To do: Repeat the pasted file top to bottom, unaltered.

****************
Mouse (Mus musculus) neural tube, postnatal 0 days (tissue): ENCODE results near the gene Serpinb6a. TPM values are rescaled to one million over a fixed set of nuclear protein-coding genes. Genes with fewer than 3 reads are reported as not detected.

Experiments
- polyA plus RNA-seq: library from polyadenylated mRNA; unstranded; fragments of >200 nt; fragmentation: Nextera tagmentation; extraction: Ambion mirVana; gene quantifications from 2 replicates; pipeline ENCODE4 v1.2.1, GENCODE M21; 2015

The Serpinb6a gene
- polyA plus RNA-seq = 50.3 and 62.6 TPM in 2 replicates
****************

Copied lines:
Mouse (Mus musculus) neural tube, postnatal 0 days (tissue): ENCODE results near the gene Serpinb6a. TPM values are rescaled to one million over a fixed set of nuclear protein-coding genes. Genes with fewer than 3 reads are reported as not detected.

Experiments
- polyA plus RNA-seq: library from polyadenylated mRNA; unstranded; fragments of >200 nt; fragmentation: Nextera tagmentation; extraction: Ambion mirVana; gene quantifications from 2 replicates; pipeline ENCODE4 v1.2.1, GENCODE M21; 2015

The Serpinb6a gene
- polyA plus RNA-seq = 50.3 and 62.6 TPM in 2 replicates